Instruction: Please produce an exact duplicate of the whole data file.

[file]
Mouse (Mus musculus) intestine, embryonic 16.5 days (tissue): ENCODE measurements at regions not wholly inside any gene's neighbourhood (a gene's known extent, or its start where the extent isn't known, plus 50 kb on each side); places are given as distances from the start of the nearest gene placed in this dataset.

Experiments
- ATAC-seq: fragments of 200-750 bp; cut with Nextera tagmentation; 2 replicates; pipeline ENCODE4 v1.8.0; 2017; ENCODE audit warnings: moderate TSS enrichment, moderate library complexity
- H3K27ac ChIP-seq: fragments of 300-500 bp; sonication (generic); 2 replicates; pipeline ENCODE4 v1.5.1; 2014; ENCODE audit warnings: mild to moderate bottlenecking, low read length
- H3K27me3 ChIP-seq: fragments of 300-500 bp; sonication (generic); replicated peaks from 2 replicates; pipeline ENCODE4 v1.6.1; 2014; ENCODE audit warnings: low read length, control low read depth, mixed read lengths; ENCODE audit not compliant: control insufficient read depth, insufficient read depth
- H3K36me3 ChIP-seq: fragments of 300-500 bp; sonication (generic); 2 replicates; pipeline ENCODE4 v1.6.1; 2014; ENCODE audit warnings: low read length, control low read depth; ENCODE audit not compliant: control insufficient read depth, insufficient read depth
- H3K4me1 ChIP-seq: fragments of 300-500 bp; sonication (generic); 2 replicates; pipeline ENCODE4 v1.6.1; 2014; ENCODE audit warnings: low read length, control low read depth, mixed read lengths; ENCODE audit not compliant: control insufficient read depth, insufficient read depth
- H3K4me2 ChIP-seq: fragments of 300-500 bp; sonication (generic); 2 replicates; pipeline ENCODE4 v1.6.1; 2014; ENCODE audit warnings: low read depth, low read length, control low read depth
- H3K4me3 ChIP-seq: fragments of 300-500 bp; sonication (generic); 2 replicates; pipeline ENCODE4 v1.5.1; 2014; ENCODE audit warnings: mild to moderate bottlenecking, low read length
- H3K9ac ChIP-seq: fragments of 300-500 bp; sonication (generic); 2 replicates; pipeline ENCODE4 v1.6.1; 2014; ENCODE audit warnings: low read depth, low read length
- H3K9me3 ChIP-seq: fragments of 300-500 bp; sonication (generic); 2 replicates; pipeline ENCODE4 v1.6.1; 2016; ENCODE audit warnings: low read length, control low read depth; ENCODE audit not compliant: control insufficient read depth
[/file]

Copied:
Mouse (Mus musculus) intestine, embryonic 16.5 days (tissue): ENCODE measurements at regions not wholly inside any gene's neighbourhood (a gene's known extent, or its start where the extent isn't known, plus 50 kb on each side); places are given as distances from the start of the nearest gene placed in this dataset.

Experiments
- ATAC-seq: fragments of 200-750 bp; cut with Nextera tagmentation; 2 replicates; pipeline ENCODE4 v1.8.0; 2017; ENCODE audit warnings: moderate TSS enrichment, moderate library complexity
- H3K27ac ChIP-seq: fragments of 300-500 bp; sonication (generic); 2 replicates; pipeline ENCODE4 v1.5.1; 2014; ENCODE audit warnings: mild to moderate bottlenecking, low read length
- H3K27me3 ChIP-seq: fragments of 300-500 bp; sonication (generic); replicated peaks from 2 replicates; pipeline ENCODE4 v1.6.1; 2014; ENCODE audit warnings: low read length, control low read depth, mixed read lengths; ENCODE audit not compliant: control insufficient read depth, insufficient read depth
- H3K36me3 ChIP-seq: fragments of 300-500 bp; sonication (generic); 2 replicates; pipeline ENCODE4 v1.6.1; 2014; ENCODE audit warnings: low read length, control low read depth; ENCODE audit not compliant: control insufficient read depth, insufficient read depth
- H3K4me1 ChIP-seq: fragments of 300-500 bp; sonication (generic); 2 replicates; pipeline ENCODE4 v1.6.1; 2014; ENCODE audit warnings: low read length, control low read depth, mixed read lengths; ENCODE audit not compliant: control insufficient read depth, insufficient read depth
- H3K4me2 ChIP-seq: fragments of 300-500 bp; sonication (generic); 2 replicates; pipeline ENCODE4 v1.6.1; 2014; ENCODE audit warnings: low read depth, low read length, control low read depth
- H3K4me3 ChIP-seq: fragments of 300-500 bp; sonication (generic); 2 replicates; pipeline ENCODE4 v1.5.1; 2014; ENCODE audit warnings: mild to moderate bottlenecking, low read length
- H3K9ac ChIP-seq: fragments of 300-500 bp; sonication (generic); 2 replicates; pipeline ENCODE4 v1.6.1; 2014; ENCODE audit warnings: low read depth, low read length
- H3K9me3 ChIP-seq: fragments of 300-500 bp; sonication (generic); 2 replicates; pipeline ENCODE4 v1.6.1; 2016; ENCODE audit warnings: low read length, control low read depth; ENCODE audit not compliant: control insufficient read depth